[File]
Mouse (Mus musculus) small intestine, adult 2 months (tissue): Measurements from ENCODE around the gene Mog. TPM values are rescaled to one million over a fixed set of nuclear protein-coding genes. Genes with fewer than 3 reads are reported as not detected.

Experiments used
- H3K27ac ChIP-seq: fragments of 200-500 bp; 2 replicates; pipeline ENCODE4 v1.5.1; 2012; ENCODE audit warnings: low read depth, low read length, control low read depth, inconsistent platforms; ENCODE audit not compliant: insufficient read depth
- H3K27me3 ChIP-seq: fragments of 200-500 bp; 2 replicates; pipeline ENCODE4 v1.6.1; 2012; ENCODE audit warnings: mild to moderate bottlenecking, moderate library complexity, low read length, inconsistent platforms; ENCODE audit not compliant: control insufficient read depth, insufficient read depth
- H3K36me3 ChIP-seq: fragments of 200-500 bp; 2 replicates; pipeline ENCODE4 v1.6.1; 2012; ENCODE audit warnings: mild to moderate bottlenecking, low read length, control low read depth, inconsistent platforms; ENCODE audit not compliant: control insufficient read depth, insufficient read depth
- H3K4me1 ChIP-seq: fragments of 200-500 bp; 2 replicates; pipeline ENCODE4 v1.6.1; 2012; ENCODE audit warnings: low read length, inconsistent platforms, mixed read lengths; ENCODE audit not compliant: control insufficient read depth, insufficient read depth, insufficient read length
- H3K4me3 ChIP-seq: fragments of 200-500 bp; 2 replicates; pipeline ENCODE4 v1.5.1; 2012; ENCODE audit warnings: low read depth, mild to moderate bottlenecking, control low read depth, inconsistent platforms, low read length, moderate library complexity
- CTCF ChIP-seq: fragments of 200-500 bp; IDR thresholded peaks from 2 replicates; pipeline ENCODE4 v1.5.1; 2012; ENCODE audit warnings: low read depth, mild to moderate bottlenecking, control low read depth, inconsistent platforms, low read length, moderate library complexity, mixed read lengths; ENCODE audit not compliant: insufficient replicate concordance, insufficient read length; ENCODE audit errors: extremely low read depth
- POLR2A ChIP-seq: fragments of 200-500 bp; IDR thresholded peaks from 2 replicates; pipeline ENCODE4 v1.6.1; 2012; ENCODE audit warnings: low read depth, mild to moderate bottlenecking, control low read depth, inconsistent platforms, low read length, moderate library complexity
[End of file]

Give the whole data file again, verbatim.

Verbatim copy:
Mouse (Mus musculus) small intestine, adult 2 months (tissue): Measurements from ENCODE around the gene Mog. TPM values are rescaled to one million over a fixed set of nuclear protein-coding genes. Genes with fewer than 3 reads are reported as not detected.

Experiments used
- H3K27ac ChIP-seq: fragments of 200-500 bp; 2 replicates; pipeline ENCODE4 v1.5.1; 2012; ENCODE audit warnings: low read depth, low read length, control low read depth, inconsistent platforms; ENCODE audit not compliant: insufficient read depth
- H3K27me3 ChIP-seq: fragments of 200-500 bp; 2 replicates; pipeline ENCODE4 v1.6.1; 2012; ENCODE audit warnings: mild to moderate bottlenecking, moderate library complexity, low read length, inconsistent platforms; ENCODE audit not compliant: control insufficient read depth, insufficient read depth
- H3K36me3 ChIP-seq: fragments of 200-500 bp; 2 replicates; pipeline ENCODE4 v1.6.1; 2012; ENCODE audit warnings: mild to moderate bottlenecking, low read length, control low read depth, inconsistent platforms; ENCODE audit not compliant: control insufficient read depth, insufficient read depth
- H3K4me1 ChIP-seq: fragments of 200-500 bp; 2 replicates; pipeline ENCODE4 v1.6.1; 2012; ENCODE audit warnings: low read length, inconsistent platforms, mixed read lengths; ENCODE audit not compliant: control insufficient read depth, insufficient read depth, insufficient read length
- H3K4me3 ChIP-seq: fragments of 200-500 bp; 2 replicates; pipeline ENCODE4 v1.5.1; 2012; ENCODE audit warnings: low read depth, mild to moderate bottlenecking, control low read depth, inconsistent platforms, low read length, moderate library complexity
- CTCF ChIP-seq: fragments of 200-500 bp; IDR thresholded peaks from 2 replicates; pipeline ENCODE4 v1.5.1; 2012; ENCODE audit warnings: low read depth, mild to moderate bottlenecking, control low read depth, inconsistent platforms, low read length, moderate library complexity, mixed read lengths; ENCODE audit not compliant: insufficient replicate concordance, insufficient read length; ENCODE audit errors: extremely low read depth
- POLR2A ChIP-seq: fragments of 200-500 bp; IDR thresholded peaks from 2 replicates; pipeline ENCODE4 v1.6.1; 2012; ENCODE audit warnings: low read depth, mild to moderate bottlenecking, control low read depth, inconsistent platforms, low read length, moderate library complexity